Map-old blueprint 1943 Details area shown below.
Lambton yard office May 27, 1956 Click
to read detailed caption
The Yard Office was located at Runnymede Road, on the north-west side of the subway (underpass). It was a large wooden building on a cement foundation where a General Yardmaster had responsibility for the operation of Lambton (and West Toronto) Yard. The General Car Foreman and General Locomotive Foreman had similar responsibilities for their respective departments, all of which were part of the Operating Department.
Eventually, this decrepit building was finally replaced in July 1976 with the present brick building, in connection with construction of a new underpass on Runnymede Road which also resulted in minor track re-alignment of the leads etc. located on top of the bridge. See Part 3.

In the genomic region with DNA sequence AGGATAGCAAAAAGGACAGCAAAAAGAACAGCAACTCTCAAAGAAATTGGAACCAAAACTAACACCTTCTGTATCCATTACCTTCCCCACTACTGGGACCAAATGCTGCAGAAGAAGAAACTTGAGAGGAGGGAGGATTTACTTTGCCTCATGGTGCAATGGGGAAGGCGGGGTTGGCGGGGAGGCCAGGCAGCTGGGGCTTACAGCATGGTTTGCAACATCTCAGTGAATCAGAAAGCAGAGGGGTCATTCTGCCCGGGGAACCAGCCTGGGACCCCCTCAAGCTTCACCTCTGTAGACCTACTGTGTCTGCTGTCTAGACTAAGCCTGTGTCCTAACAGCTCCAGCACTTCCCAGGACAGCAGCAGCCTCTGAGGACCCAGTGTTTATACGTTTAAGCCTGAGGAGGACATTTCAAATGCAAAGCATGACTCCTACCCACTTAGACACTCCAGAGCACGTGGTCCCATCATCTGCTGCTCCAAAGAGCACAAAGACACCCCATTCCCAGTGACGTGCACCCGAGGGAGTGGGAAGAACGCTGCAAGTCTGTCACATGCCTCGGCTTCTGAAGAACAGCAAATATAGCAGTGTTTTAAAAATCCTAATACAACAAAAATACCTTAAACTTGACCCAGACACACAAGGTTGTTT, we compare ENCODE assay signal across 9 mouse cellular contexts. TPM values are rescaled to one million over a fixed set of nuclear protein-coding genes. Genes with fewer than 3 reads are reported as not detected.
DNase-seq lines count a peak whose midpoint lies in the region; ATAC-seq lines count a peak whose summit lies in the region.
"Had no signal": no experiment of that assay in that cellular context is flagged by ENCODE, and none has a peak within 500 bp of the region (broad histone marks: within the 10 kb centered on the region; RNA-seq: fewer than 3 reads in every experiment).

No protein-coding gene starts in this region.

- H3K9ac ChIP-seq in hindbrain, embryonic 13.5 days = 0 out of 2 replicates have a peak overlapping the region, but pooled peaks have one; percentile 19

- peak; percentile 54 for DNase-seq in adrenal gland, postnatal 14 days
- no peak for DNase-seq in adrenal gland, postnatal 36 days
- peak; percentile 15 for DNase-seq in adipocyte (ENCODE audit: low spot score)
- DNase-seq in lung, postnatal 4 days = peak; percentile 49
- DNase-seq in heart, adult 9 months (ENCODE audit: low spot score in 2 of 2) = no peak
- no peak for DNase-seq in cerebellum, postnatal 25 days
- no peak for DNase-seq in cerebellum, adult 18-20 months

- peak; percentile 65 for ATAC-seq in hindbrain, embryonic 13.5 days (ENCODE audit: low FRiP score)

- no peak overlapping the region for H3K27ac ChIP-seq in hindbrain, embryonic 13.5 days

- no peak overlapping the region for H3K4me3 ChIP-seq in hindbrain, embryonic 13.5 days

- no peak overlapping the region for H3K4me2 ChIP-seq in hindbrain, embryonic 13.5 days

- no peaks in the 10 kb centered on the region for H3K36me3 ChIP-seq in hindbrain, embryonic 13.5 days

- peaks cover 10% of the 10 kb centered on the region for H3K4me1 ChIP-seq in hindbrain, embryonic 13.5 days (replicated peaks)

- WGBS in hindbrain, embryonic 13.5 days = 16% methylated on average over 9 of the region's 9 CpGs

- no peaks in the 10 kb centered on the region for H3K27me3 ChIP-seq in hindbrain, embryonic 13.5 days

Yardmasters, one for each of Lambton and West Toronto were located here. Another yardmaster was at the West End (just east of Scarlett Road), in a small shack referred to as "Churchill". Not sure why it was called that except in winter walking to it often felt like you were going that far north! All positions were 24/7 as they say now. In other words it took a total of 5 yardmasters per shift to run the yard. These yardmasters (except for the General), spent most of their time out in the yard, not sitting at a desk! As well there were switchtenders at each extremity, Keele Street Yard Office and Scarlett Road in the Scale House, who looked after getting trains in and out of the yard, as all switches were hand-operated.